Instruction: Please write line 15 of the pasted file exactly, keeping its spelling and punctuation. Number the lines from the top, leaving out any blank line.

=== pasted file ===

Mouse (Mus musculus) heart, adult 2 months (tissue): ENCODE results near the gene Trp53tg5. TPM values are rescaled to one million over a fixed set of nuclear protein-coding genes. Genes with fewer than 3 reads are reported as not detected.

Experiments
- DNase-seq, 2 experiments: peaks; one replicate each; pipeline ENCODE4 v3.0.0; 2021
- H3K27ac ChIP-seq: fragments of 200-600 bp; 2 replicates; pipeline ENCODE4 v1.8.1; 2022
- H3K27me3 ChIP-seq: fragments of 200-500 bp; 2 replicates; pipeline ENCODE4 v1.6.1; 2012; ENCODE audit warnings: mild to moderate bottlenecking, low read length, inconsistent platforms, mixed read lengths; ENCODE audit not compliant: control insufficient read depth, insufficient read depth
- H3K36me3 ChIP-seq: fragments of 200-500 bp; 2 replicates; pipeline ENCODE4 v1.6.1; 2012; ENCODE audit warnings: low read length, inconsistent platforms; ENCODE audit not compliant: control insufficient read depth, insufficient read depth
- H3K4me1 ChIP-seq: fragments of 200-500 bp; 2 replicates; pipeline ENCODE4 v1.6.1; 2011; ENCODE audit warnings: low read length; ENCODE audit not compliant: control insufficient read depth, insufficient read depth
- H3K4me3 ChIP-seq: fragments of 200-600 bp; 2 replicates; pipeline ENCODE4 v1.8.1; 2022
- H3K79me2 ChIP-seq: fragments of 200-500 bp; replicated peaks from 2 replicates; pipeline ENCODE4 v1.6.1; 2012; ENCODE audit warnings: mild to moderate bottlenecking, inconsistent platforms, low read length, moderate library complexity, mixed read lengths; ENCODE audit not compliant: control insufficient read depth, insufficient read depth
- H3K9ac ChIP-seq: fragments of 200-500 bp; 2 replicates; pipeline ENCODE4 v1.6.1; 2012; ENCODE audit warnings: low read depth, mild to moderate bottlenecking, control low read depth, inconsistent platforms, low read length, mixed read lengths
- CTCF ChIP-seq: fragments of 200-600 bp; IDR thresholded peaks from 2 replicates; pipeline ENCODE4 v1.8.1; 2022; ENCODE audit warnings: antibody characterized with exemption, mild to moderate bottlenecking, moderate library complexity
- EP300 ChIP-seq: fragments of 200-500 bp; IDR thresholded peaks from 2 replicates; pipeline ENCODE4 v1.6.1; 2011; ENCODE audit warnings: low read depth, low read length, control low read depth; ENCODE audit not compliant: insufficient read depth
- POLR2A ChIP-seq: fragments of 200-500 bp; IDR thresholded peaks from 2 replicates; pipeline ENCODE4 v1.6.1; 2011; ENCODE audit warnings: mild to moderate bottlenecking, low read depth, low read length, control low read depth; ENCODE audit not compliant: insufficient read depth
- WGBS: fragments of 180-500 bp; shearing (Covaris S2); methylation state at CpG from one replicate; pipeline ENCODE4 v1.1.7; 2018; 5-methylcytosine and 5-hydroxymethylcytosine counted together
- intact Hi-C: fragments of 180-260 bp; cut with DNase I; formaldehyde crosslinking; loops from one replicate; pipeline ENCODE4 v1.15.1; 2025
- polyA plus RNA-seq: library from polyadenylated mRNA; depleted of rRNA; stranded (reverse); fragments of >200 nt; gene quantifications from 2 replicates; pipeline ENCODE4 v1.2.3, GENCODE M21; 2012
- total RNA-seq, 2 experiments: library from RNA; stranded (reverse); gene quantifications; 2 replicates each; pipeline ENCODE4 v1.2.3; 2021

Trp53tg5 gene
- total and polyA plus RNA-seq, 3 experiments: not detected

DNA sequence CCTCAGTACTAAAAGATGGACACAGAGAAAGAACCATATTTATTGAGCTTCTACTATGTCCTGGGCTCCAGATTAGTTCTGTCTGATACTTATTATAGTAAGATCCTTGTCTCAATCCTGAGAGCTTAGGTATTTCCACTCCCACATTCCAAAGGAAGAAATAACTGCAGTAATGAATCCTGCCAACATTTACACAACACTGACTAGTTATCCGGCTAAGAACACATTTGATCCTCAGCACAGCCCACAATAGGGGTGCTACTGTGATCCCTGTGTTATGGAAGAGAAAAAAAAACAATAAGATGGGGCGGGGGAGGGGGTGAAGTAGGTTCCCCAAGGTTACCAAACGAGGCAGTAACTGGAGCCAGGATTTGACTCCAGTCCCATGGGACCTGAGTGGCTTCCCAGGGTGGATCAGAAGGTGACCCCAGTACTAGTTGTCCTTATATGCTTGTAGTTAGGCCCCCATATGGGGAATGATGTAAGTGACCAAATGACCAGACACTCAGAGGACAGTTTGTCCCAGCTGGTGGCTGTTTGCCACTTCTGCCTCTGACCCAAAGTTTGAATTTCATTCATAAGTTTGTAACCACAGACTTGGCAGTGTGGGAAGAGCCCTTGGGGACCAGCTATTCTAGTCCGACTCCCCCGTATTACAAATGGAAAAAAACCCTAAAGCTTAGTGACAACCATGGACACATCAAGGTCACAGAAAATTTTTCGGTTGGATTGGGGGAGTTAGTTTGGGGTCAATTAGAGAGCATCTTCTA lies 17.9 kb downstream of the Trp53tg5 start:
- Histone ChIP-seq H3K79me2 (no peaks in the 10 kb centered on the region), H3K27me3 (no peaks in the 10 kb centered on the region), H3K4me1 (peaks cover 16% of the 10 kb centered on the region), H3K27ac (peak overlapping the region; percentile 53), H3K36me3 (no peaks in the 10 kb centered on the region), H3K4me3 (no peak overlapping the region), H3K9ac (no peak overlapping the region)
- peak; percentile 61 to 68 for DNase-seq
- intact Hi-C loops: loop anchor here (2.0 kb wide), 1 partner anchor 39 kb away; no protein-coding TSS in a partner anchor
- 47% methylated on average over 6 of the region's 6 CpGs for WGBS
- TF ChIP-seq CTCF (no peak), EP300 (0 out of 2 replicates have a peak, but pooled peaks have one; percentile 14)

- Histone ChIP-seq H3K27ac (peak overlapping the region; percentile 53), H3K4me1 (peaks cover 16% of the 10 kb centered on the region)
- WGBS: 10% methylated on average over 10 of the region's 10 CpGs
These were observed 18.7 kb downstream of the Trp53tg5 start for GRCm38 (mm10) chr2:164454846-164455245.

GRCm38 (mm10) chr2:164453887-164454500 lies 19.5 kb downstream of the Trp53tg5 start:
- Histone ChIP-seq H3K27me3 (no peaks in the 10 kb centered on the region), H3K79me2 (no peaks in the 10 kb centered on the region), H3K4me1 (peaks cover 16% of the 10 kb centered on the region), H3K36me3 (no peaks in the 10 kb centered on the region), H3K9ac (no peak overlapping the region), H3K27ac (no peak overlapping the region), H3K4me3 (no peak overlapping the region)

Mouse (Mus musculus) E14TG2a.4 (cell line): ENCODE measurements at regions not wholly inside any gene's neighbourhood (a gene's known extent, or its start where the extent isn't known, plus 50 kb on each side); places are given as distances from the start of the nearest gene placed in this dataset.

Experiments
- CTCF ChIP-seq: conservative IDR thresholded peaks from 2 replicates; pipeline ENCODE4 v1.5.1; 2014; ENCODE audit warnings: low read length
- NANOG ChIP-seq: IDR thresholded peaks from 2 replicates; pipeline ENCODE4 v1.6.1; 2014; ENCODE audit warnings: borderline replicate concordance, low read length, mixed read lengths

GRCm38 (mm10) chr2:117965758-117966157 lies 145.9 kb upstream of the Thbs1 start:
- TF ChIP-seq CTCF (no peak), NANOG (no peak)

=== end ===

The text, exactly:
- intact Hi-C: fragments of 180-260 bp; cut with DNase I; formaldehyde crosslinking; loops from one replicate; pipeline ENCODE4 v1.15.1; 2025